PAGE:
The minute of silence was observed across France at midday on Monday, a now grimly familiar ritual after the third major terror attack in 18 months on French soil.
Thousands gathered in Nice along the Promenade des Anglais, the same walkway that was the setting for Thursday's attack that saw 84 killed.
Crowds stood in silence, while some took part in a sombre rendition of the national anthem – La Marseillaise.
And some booed when Prime Minister Manuel Valls showed up in the Riviera Town of Nice, with at least one woman calling loudly for his resignation.
Valls later condemned as “disgraceful” the boos he endured, and said the jeers and calls for him to resign reflected the “attitude of a minority” in the city run by the opposition Republicans party.
Laura Tobin, who lives near Nice, says the the community remains in shock four days after the Bastille Day carnage.
“Everyone is impacted, both directly and indirectly. People are trying to go on with their lives, but they're doing it in fear,” she told The Local.
Meanwhile, French investigators have yet to find links between attacker Mohamed Lahouaiej-Bouhlel, the 31-year-old Tunisian who drove the truck, and the Islamic State group which claimed responsibility for the carnage, Interior Minister Bernard Cazeneuve said on Monday.
“We cannot exclude that an unbalanced and very violent individual” has been “through a rapid radicalisation, committed to this absolutely despicable crime,” he said.
Six people were in custody on Monday including a 38-year-old Albanian suspected of providing Lahouaiej-Bouhlel with a pistol he used to fire at police during the attack.
Lahouaiej-Bouhlel was shot dead after zigzagging a 19-tonne truck through a crowd of tourists, locals and families enjoying a fireworks display in the Riviera city of Nice on Bastille Day.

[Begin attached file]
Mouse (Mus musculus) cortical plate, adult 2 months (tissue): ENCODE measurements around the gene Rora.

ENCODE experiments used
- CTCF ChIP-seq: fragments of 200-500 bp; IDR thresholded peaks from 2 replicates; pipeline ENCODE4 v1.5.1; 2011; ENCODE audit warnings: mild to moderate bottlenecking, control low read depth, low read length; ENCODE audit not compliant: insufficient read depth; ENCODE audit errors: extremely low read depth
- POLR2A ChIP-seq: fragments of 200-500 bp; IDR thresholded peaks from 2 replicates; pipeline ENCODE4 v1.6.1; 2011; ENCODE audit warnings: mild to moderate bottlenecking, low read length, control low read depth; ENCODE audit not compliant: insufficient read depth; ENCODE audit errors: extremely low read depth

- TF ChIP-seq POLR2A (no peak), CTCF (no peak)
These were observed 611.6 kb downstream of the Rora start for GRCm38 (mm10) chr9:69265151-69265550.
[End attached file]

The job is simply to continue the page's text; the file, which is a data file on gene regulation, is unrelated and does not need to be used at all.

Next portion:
While previous attacks saw grand displays of national unity, any semblance of cohesion quickly unravelled after the Nice massacre and main opposition leader Nicolas Sarkozy joins a long line of opposition politicians who have criticised the government.
Cazeneuve described the politicians as “shameful”.
“Certain members of the political class have not respected the mourning period. Arguments broke out right away which personally saddens and shocks me,” he said.
The frustration of the French was writ large in some of the messages left among flowers and tributes on Nice's seafront.
“Enough with the speeches” and “Sick of carnage in our streets”, the messages read.
The government has sought to fend off criticism, assuring that security at the Bastille Day event was high and scrambling to reassure citizens about their safety.
Cazeneuve called for volunteers to boost the security forces who were already on high alert under an eight-month-old state of emergency.
“I want to call on all French patriots who wish to do so, to join this operational reserve,” said Cazeneuve of a force currently made up of 12,000 volunteers aged between 17 and 30.
The latest attack comes after a French parliamentary inquiry last week criticised numerous failings by the intelligence services following jihadist assaults in January and November last year.
France is a prime target of Isis, due to its role in fighting the group in Iraq and Syria, its emphasis on secular values, and what the government has admitted is a “social and ethnic apartheid” that alienates its large Muslim community.